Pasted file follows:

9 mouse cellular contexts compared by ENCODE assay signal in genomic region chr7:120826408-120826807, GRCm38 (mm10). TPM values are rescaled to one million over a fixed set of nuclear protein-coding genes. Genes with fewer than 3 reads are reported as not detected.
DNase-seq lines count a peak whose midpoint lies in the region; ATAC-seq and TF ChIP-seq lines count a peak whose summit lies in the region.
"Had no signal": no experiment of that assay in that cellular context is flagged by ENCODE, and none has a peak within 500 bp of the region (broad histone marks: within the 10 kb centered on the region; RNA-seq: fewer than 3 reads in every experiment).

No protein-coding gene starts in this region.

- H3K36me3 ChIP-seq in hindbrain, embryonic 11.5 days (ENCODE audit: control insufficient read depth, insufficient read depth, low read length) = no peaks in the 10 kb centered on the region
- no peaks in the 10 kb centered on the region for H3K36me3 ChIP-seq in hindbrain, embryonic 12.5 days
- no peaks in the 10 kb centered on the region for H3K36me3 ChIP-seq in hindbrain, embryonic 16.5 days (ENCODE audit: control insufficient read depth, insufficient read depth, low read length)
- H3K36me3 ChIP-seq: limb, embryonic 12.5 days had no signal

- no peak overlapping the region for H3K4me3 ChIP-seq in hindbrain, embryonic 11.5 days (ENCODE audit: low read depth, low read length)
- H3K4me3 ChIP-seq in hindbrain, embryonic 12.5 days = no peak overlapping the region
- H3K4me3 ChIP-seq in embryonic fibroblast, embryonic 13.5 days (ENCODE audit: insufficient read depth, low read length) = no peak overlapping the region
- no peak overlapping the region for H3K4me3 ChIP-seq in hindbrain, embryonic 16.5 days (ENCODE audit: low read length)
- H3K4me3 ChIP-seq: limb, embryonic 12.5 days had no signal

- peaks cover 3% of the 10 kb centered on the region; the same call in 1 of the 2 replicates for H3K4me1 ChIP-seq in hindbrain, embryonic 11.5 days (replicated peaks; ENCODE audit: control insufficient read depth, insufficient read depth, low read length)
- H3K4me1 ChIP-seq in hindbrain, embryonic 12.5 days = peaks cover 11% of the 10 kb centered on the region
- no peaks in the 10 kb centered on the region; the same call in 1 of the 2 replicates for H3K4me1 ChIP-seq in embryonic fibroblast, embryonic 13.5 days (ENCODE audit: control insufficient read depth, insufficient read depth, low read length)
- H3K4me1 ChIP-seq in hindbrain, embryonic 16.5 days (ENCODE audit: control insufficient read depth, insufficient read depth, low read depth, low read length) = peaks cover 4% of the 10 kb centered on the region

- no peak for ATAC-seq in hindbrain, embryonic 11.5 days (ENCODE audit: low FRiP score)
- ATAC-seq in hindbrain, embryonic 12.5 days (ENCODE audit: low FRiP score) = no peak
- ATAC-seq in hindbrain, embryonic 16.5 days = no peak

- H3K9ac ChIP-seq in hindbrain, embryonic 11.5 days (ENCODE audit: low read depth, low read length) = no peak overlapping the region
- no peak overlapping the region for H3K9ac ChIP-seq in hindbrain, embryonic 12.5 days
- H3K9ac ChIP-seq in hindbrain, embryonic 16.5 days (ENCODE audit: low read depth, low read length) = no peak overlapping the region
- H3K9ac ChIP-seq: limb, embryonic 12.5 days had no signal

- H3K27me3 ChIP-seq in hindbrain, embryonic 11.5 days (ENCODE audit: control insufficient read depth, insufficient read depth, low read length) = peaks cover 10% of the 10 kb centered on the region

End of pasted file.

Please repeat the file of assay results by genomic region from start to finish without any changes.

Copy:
9 mouse cellular contexts compared by ENCODE assay signal in genomic region chr7:120826408-120826807, GRCm38 (mm10). TPM values are rescaled to one million over a fixed set of nuclear protein-coding genes. Genes with fewer than 3 reads are reported as not detected.
DNase-seq lines count a peak whose midpoint lies in the region; ATAC-seq and TF ChIP-seq lines count a peak whose summit lies in the region.
"Had no signal": no experiment of that assay in that cellular context is flagged by ENCODE, and none has a peak within 500 bp of the region (broad histone marks: within the 10 kb centered on the region; RNA-seq: fewer than 3 reads in every experiment).

No protein-coding gene starts in this region.

- H3K36me3 ChIP-seq in hindbrain, embryonic 11.5 days (ENCODE audit: control insufficient read depth, insufficient read depth, low read length) = no peaks in the 10 kb centered on the region
- no peaks in the 10 kb centered on the region for H3K36me3 ChIP-seq in hindbrain, embryonic 12.5 days
- no peaks in the 10 kb centered on the region for H3K36me3 ChIP-seq in hindbrain, embryonic 16.5 days (ENCODE audit: control insufficient read depth, insufficient read depth, low read length)
- H3K36me3 ChIP-seq: limb, embryonic 12.5 days had no signal

- no peak overlapping the region for H3K4me3 ChIP-seq in hindbrain, embryonic 11.5 days (ENCODE audit: low read depth, low read length)
- H3K4me3 ChIP-seq in hindbrain, embryonic 12.5 days = no peak overlapping the region
- H3K4me3 ChIP-seq in embryonic fibroblast, embryonic 13.5 days (ENCODE audit: insufficient read depth, low read length) = no peak overlapping the region
- no peak overlapping the region for H3K4me3 ChIP-seq in hindbrain, embryonic 16.5 days (ENCODE audit: low read length)
- H3K4me3 ChIP-seq: limb, embryonic 12.5 days had no signal

- peaks cover 3% of the 10 kb centered on the region; the same call in 1 of the 2 replicates for H3K4me1 ChIP-seq in hindbrain, embryonic 11.5 days (replicated peaks; ENCODE audit: control insufficient read depth, insufficient read depth, low read length)
- H3K4me1 ChIP-seq in hindbrain, embryonic 12.5 days = peaks cover 11% of the 10 kb centered on the region
- no peaks in the 10 kb centered on the region; the same call in 1 of the 2 replicates for H3K4me1 ChIP-seq in embryonic fibroblast, embryonic 13.5 days (ENCODE audit: control insufficient read depth, insufficient read depth, low read length)
- H3K4me1 ChIP-seq in hindbrain, embryonic 16.5 days (ENCODE audit: control insufficient read depth, insufficient read depth, low read depth, low read length) = peaks cover 4% of the 10 kb centered on the region

- no peak for ATAC-seq in hindbrain, embryonic 11.5 days (ENCODE audit: low FRiP score)
- ATAC-seq in hindbrain, embryonic 12.5 days (ENCODE audit: low FRiP score) = no peak
- ATAC-seq in hindbrain, embryonic 16.5 days = no peak

- H3K9ac ChIP-seq in hindbrain, embryonic 11.5 days (ENCODE audit: low read depth, low read length) = no peak overlapping the region
- no peak overlapping the region for H3K9ac ChIP-seq in hindbrain, embryonic 12.5 days
- H3K9ac ChIP-seq in hindbrain, embryonic 16.5 days (ENCODE audit: low read depth, low read length) = no peak overlapping the region
- H3K9ac ChIP-seq: limb, embryonic 12.5 days had no signal

- H3K27me3 ChIP-seq in hindbrain, embryonic 11.5 days (ENCODE audit: control insufficient read depth, insufficient read depth, low read length) = peaks cover 10% of the 10 kb centered on the region